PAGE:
But then, the second part of Blue Awakenings focuses on when Nick gets back to Canada and reconnects with his family and Derek. I thought it was interesting to read how instantly Nick feels an intense emotional connection to Derek now, after years apart and a lot of growing (but maybe not quite enough growing given the troubles they encounter later). It was sort of foreshadowed early in the book before the David stuff, but if you weren’t familiar with the series and characters, that little reference could fly right over a reader’s head. So while the David elements of the book feel like they cover new ground, the second half of the book felt like it was retelling some parts of the earlier/later books, just from Nick’s perspective rather than Derek’s…and I absolutely love that writing device.

Red Dreams, then, shifts back to Derek’s perspective. Bossa also picks up again the semi-epistolary style; Derek is again writing letters to the younger brother that his mother miscarried several years ago. There is a lot of foreshadowing in this book. The first drapes a heavy mantle over the book, priming the reader for some enormous tragedy. To me, the events that unfolded felt like varying degrees of “coping” or “muddling through,” but this happens consistently enough and Derek’s narration makes it clear that each of these smaller “coping” mechanisms and whatnot take their toll…and there are not one, but two weighty events that occur in the book: Nick and Derek taking a break from their marriage; and an accident…that ties directly into book four (Bossa actually seems to have repeated the last chapter in book three as the first chapter in book four). The drama is intense and I ate it up with a spoon.

For me, Red Dreams feels like it covers entirely new ground. Unlike Blue Awakenings and Purple Winter, I thought Red Dreams gives readers heretofore unseen events in the lives of the characters. Specifically, the period between Nick and Derek getting together at the end of book one and the accident that kicks off book four. In this book, the couple has some enormous growing pains and terrible coping mechanisms. One of their struggles is addressing Nick’s bisexuality; personally, I liked the characterization that, although Nick is married to and very much in love with a man, he still feels sexual desire towards women as well. Something Derek seems to understand conceptually, just not when it applies to his reality. There is also the introduction of Derek’s blood cousin…a curious addition to the supporting cast that raised a few eyebrows about “kissing cousins” and had me dreading what fresh drama could unfold.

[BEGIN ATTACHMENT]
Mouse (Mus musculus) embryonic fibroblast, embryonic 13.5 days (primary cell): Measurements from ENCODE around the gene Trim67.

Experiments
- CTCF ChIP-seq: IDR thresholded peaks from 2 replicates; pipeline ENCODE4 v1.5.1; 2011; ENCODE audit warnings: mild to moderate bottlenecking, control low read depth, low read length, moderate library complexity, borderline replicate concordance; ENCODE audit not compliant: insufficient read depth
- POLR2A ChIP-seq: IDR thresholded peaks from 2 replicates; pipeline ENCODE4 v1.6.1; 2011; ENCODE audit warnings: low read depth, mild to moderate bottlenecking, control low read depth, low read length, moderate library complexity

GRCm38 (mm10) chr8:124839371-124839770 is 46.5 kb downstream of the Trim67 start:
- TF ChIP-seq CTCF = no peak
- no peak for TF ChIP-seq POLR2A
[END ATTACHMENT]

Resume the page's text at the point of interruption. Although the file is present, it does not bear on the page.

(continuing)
Overall, I simply cannot recommend this series enough. I was intrigued by book four (the first one I read) and now that I know this is a whole series, I find myself wholly absorbed in the drama Nick and Derek generate. I am rooting for them so hard, but they seem to prove time and again that simply wanting something, simply loving someone, sometimes/often isn’t all that is needed to make things work. For readers who enjoy high drama, deep dives into character development, and a sense of half-doomed, half-fated couples, I cannot recommend this series enough. If you’ve read the first and fourth books, I think you’ll love having the additional details and perspectives on offer in Blue Awakenings and Red Dreams.A

A final note:  The one reason I did not review these as 5-stars is because, for re-releases, I was rather surprised by the frequency of typos.